$$\begin{aligned} U^{C}_{A}= & {} {5 \over 4}\left( c, {3 \over 5}\cos \theta , {3 \over 5}\sin \theta , 0\right) \end{aligned}$$
$$\begin{aligned} L(B,A)= & {} \left( \begin{array}{cccc} {5 \over 4} &{} -{3 \over 4} &{} 0 &{} 0 \\ -{3 \over 4} &{} {5 \over 4} &{} 0 &{} 0 \\ 0 &{} 0 &{} 1 &{} 0 \\ 0 &{} 0 &{} 0 &{} 1 \end{array} \right) \end{aligned}$$
We can calculate the four-vectors in the B time–space frame. This gives
$$\begin{aligned} U^{A}_{B}& {}= L(B,A)U^{A}_{A} \end{aligned}$$
$$\begin{aligned} U^{B}_{B}& {}= L(B,A)U^{B}_{A} \end{aligned}$$
$$\begin{aligned} U^{C}_{B}& {}= L(B,A)U^{C}_{A} \end{aligned}$$
and hence
$$\begin{aligned} U^{A}_{B}= & {} \left( \begin{array}{c} {u^{A}_{B}}_0 \\ {u^{A}_{B}}_1 \\ {u^{A}_{B}}_2 \\ {u^{A}_{B}}_3 \end{array} \right) =\left( \begin{array}{cccc} {5 \over 4} &{} -{3 \over 4} &{} 0 &{} 0 \\ -{3 \over 4} &{} {5 \over 4} &{} 0 &{} 0 \\ 0 &{} 0 &{} 1 &{} 0 \\ 0 &{} 0 &{} 0 &{} 1 \end{array} \right) \left( \begin{array}{c} c \\ 0 \\ 0 \\ 0 \end{array} \right) = \left( \begin{array}{c} {5 \over 4} c \\ -{3 \over 4} c \\ 0 \\ 0 \end{array} \right) \end{aligned}$$
$$\begin{aligned} U^{B}_{B}= & {} \left( \begin{array}{c} {u^{B}_{B}}_0 \\ {u^{B}_{B}}_1 \\ {u^{B}_{B}}_2 \\ {u^{B}_{B}}_3 \end{array} \right) =\left( \begin{array}{cccc} {5 \over 4} &{} -{3 \over 4} &{} 0 &{} 0 \\ -{3 \over 4} &{} {5 \over 4} &{} 0 &{} 0 \\ 0 &{} 0 &{} 1 &{} 0 \\ 0 &{} 0 &{} 0 &{} 1 \end{array} \right) \left( \begin{array}{c} {5 \over 4} c \\ {3 \over 4} c \\ 0 \\ 0 \end{array} \right) = \left( \begin{array}{c} {25 \over 16} c-{9 \over 16} c \\ -{15 \over 16} c + {15 \over 16} c \\ 0 \\ 0 \end{array} \right) \end{aligned}$$
$$\begin{aligned} U^{C}_{B}= & {} \left( \begin{array}{c} {u^{C}_{B}}_0 \\ {u^{C}_{B}}_1 \\ {u^{C}_{B}}_2 \\ {u^{C}_{B}}_3 \end{array} \right) =\left( \begin{array}{cccc} {5 \over 4} &{} -{3 \over 4} &{} 0 &{} 0 \\ -{3 \over 4} &{} {5 \over 4} &{} 0 &{} 0 \\ 0 &{} 0 &{} 1 &{} 0 \\ 0 &{} 0 &{} 0 &{} 1 \end{array} \right) \left( \begin{array}{c} {5 \over 4} c \\ {3 \over 4} c \cos \theta \\ {3 \over 4} c \sin \theta \\ 0 \end{array} \right) = \left( \begin{array}{c} {25 \over 16} c-{9 \over 16} c \cos \theta \\ -{15 \over 16} c + {15 \over 16} c \cos \theta \\ {3 \over 4} c \sin \theta \\ 0 \end{array} \right) \end{aligned}$$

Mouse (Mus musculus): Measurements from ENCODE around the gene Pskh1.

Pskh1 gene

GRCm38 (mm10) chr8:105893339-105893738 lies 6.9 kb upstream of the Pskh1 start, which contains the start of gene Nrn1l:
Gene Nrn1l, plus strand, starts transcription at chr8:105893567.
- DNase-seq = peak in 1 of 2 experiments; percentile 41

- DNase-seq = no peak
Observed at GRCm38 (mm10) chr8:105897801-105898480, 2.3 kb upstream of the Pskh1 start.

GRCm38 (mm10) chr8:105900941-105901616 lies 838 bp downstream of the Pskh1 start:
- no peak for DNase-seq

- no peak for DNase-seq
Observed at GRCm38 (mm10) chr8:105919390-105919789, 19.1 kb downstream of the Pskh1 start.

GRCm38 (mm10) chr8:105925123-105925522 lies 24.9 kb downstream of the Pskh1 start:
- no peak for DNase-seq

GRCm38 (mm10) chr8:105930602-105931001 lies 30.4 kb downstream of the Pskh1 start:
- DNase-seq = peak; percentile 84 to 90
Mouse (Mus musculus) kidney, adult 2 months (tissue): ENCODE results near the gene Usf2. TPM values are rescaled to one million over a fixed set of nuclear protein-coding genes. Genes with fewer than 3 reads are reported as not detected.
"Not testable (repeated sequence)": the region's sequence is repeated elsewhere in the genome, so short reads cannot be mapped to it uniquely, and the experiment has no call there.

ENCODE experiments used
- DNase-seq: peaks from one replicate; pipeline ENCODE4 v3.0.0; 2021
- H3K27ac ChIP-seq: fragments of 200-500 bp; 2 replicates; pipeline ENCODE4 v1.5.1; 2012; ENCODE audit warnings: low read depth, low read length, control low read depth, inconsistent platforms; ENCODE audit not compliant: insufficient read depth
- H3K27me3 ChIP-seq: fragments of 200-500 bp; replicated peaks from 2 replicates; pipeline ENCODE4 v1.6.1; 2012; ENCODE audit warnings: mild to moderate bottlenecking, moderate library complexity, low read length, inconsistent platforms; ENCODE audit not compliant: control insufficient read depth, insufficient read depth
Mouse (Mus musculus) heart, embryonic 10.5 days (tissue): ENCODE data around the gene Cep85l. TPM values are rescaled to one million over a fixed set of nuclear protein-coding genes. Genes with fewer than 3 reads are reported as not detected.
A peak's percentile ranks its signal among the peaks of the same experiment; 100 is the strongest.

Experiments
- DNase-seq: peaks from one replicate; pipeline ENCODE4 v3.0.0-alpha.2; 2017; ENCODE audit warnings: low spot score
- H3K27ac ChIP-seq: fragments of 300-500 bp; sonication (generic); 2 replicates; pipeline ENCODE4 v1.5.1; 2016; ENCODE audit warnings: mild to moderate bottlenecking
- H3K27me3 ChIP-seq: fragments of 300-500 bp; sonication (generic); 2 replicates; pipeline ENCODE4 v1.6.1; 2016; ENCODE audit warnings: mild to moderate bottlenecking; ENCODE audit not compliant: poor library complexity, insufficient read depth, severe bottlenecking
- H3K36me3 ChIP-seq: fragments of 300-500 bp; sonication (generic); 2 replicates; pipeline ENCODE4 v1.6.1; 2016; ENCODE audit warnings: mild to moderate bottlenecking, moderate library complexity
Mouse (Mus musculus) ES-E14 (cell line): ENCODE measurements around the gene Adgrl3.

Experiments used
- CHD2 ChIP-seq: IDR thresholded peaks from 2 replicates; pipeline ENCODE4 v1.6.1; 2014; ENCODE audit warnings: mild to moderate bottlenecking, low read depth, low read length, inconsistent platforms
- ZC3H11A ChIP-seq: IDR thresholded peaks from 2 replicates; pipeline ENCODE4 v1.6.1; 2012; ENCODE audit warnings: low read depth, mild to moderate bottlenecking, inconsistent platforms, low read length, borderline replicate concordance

Hence we find
$$\begin{aligned} U^{A}_{B}& {}= \left( {5 \over 4}c, -{3 \over 4}c, 0, 0\right) \end{aligned}$$
$$\begin{aligned} U^{B}_{B}& {}= (c, 0, 0, 0) \end{aligned}$$
$$\begin{aligned} U^{C}_{B}= & {} \left( c+{9 \over 16} c(1- \cos \theta ) , -{15 \over 16} c (1 - \cos \theta ), {3 \over 4} c \sin \theta , 0\right) \end{aligned}$$
which makes it possible to calculate the space velocities in the B time–space frame. We find
$$\begin{aligned} {\vec {v}}^{A}_{B}=\left( {{u^{A}_{B}}_1 \over {u^{A}_{B}}_0},{{u^{A}_{B}}_2 \over {u^{A}_{B}}_0},{{u^{A}_{B}}_3 \over {u^{A}_{B}}_0}\right) c=\left( -{3 \over 5}\, c, 0, 0\right) =\left( -0.6\, c, 0, 0\right) \end{aligned}$$
This is what we expect. If B moves with space velocity \(0.6\, c\) in the positive \(x_1\)-direction in the A time–space frame, then A moves in the B time–space frame with the same velocity in the opposite direction, hence in the negative \(x_1\)-direction. We also find
$$\begin{aligned} {\vec {v}}^{B}_{B}=\left( {{u^{B}_{B}}_1 \over {u^{B}_{B}}_0},{{u^{B}_{B}}_2 \over {u^{B}_{B}}_0},{{u^{B}_{B}}_3 \over {u^{B}_{B}}_0}\right) c=(0, 0, 0) \end{aligned}$$
This is also what we expect. In the B time–space frame B is at rest. And we also find
$$\begin{aligned} {\vec {v}}^{C}_{B}= & {} \left( {{u^{C}_{B}}_1 \over {u^{C}_{B}}_0},{{u^{C}_{B}}_2 \over {u^{C}_{B}}_0},{{u^{C}_{B}}_3 \over {u^{C}_{B}}_0}\right) c=\left( {-{15 \over 16} c (1 - \cos \theta ) \over c+{9 \over 16} c(1- \cos \theta )}, {{3 \over 4} c \sin \theta \over c+{9 \over 16} c(1- \cos \theta )}, 0\right) c \end{aligned}$$
$$\begin{aligned}= & {} \left( -{{15 \over 8}c\sin ^2{\theta \over 2} \over 1+{9 \over 8}\sin ^2{\theta \over 2}}, {{3 \over 2}c\sin {\theta \over 2}\cos {\theta \over 2} \over 1+{9 \over 8}\sin ^2{\theta \over 2}}, 0\right) = {3 \over 2}c\sin {\theta \over 2}\left( -{{5 \over 4}\sin {\theta \over 2} \over 1+{9 \over 8}\sin ^2{\theta \over 2}},{\cos {\theta \over 2} \over 1+{9 \over 8}\sin ^2{\theta \over 2}}, 0\right) \end{aligned}$$
What is now very interesting is that the magnitude of \({\vec {v}}^{C}_{B}\), hence \(\Vert {\vec {v}}^{C}_{B}\Vert\), is no longer constant, and changes with \(\theta\). This means that we can ‘detect’ the presence of a second dimension by purely measuring the magnitude of the space velocity in the B time–space frame. The reason is very deep, namely that the Lorentz transformation only provokes a length contraction in the direction of the space velocity of the moving reference frame, and not in the other directions. Let us calculate the size \(\Vert {\vec {v}}^{C}_{B}\Vert\) of \({\vec {v}}^{C}_{B}\). We get